Home Periodic Disasters and Extinctions

Numerous studies seem to indicate that the earth has undergone periodic variations in disasters and extinctions. The mass extinction of the dinosaurs is well known. However, there have been other mass extinctions besides the dinosaurs'.

The biggest mass extinction, called the "end-Permian" mass extinction -- occurred approximately 250 million years ago. The mass extinction that killed off the dinosaurs occurred approximately 65 million years ago and marks the boundary between the Cretaceous and Tertiary periods. In the end-Permian mass extinction approximately: 90 percent of ocean species died; two thirds of reptiles and amphibian species died; and about 30 percent of all insects died. For comparison: another mass extinction that occurred approximately 439 million years ago -- at the end of the Ordovician period -- killed off about 57 percent of life while the Dinosaur extinction killed off about 47 percent of life.

For this analysis, let's round off the numbers for these 3 mass extinctions to: 50 million years ago, 250 million years ago, and 450 million years ago. It appears that for these three mass extinctions that a 200 million year cycle is occurring. (By no means is there a statistical proof here though.)

This 200 million year period matches the 200 million year period that it takes our galaxy to travel around the galaxy once. Is there a relation between a trip around the galaxy and mass extinctions? I believe the answer is, Yes! Are mass-extinctions periodic? I believe the answer is, Yes. Are they inevitable? I hope not, but the Ball-of-Light Particle Model predicts they are. I believe it might be possible to prevent the next natural mass-extinction. However, it will take quite a bit of scientific study and massive preparations.

The key detail in the mass extinctions is they did not happen "overnight". They happened over hundreds of thousands, perhaps millions, of years. A single event, such as a huge asteroid hit certainly could have had a devastating affect, and may have killed off the dinosaurs, but such a major, single event natural disaster would have caused its destruction in days, years, or tens of years -- in a "geological blink-of-the-eye." Another detail, that strikes me as odd, the big dinosaurs seem to have been affected worse than the smaller ones. How could an asteroid hit do that?

The Ball-of-Light Particle Model leads to this line of reasoning:

  1. The solar system orbits the galaxy approximately every 200 million years.
  2. Gravity increases and decreases periodically during this cycle. It goes up when the solar system accelerates and goes down when it decelerates.
  3. Both increasing and decreasing gravitational forces could lead to negative events here on earth that could lead to a mass extinction.
  4. The most likely negative event would be the destabilization of the sun's core.

Decreasing Gravity's Negative Effects

Decreasing gravity makes the sun less stable, causing the sun to:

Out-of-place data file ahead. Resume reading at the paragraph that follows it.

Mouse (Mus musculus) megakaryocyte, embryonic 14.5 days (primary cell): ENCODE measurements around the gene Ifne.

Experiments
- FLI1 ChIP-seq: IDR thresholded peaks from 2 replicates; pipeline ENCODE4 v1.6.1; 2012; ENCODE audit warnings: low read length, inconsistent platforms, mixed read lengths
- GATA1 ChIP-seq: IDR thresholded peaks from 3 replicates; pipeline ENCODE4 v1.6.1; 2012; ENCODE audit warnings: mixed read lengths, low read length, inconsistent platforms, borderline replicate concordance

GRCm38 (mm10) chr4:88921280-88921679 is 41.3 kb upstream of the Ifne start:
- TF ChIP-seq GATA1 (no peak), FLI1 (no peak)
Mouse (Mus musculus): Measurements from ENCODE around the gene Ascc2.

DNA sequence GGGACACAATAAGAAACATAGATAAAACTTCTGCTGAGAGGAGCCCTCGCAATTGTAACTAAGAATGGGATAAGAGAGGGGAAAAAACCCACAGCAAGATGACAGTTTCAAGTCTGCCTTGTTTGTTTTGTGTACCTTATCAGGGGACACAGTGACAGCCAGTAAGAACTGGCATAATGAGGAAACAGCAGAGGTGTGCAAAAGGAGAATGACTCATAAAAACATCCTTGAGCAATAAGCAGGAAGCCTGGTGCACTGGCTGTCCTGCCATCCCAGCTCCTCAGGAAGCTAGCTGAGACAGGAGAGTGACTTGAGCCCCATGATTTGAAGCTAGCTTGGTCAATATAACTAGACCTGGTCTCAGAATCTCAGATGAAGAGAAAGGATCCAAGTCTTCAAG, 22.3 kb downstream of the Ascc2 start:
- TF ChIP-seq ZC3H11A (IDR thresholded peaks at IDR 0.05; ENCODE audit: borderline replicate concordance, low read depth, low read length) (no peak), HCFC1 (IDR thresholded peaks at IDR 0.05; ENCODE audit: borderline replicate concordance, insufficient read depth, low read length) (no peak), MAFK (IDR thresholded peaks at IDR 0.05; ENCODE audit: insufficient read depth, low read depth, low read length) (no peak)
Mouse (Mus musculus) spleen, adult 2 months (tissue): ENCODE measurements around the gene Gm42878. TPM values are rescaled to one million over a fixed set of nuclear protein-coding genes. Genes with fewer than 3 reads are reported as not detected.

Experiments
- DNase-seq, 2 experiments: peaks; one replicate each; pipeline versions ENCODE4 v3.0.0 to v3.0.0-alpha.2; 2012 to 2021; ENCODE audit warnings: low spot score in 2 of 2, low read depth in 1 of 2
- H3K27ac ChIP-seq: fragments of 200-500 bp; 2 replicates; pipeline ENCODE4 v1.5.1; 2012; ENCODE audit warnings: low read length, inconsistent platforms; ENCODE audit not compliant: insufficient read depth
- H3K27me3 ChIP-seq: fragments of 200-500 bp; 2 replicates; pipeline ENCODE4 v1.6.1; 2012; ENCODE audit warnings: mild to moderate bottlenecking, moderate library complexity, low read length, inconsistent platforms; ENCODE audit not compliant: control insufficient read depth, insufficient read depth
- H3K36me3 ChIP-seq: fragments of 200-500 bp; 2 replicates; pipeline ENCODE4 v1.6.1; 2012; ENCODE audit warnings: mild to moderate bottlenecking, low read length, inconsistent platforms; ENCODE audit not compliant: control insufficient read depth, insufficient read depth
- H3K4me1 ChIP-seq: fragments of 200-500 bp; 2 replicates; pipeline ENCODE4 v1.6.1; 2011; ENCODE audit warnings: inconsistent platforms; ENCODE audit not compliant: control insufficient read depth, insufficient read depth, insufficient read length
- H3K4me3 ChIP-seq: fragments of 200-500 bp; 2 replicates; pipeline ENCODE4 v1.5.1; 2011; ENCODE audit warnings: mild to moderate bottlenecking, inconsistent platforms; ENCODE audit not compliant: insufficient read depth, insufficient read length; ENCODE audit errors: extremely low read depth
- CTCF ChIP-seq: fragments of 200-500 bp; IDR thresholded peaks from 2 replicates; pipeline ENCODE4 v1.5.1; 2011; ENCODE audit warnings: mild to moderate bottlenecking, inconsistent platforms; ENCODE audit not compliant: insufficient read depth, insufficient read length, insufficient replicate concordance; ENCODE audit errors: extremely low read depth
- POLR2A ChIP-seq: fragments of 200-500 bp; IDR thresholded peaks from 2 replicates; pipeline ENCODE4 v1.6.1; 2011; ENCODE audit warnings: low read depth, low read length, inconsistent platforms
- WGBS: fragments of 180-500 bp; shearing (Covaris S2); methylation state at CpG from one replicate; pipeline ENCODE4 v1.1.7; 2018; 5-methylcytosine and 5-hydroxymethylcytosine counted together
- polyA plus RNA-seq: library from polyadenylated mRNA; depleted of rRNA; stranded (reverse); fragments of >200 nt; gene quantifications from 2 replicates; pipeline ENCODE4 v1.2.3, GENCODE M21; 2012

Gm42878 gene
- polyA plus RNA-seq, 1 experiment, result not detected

Increasing Gravity's Negative Effects

In general, the Ball-of-Light Particle Model predicts more negative impacts occur when the gravitational field decreases. However, when the gravitational field increases, negative effects can still occur:

Destabilizing the Sun's Core by Gravitational Induction (Does this cause Planetary Nebula?)

The Ball-of-Light Particle Model predicts that an increase in gravitational forces could indirectly lead to a situation where a star's core becomes destabilized. The line of reasoning goes like this:

  1. A star has a large planet
  2. The orbit of the star is fairly circular
  3. The stellar system is accelerated, inducing higher gravitational fields
  4. The higher fields will make the orbit of the star more elliptical
  5. As the star reaches its closest point to the star in its elliptical orbit -- perihelion -- its velocity will become higher than normal due to a greater gravitational attraction between the star and the planet (See also, Jupiter, Gravitational Induction of an Electromagnetic Wave on a Ball-of-Light)
  6. This could gradually -- over thousands of orbits -- pull the planet into the star, or eject it from the solar system
  7. As the planet spirals into the star, its velocity increases, inducing greater gravitational forces
  8. This spiraling affect worsens until, the induced gravitational forces destabilize the core of the star
  9. At this point a massive explosion could occur creating a situation called, interestingly, a "planetary nebula."

I do not consider the masses of the planets in our solar system to be large enough compared to the sun's mass to create the planetary nebula situation just described. However, I could be wrong about this. And who knows, maybe there used to be more planets. It is possible that each extinction was caused when our galaxy lost a planet -- caused by a planet spiraling in and colliding with the sun. Even if a planet does not spiral in, even if a planetary nebula is not created, a solar eruption larger than what life on earth is adapted to could occur.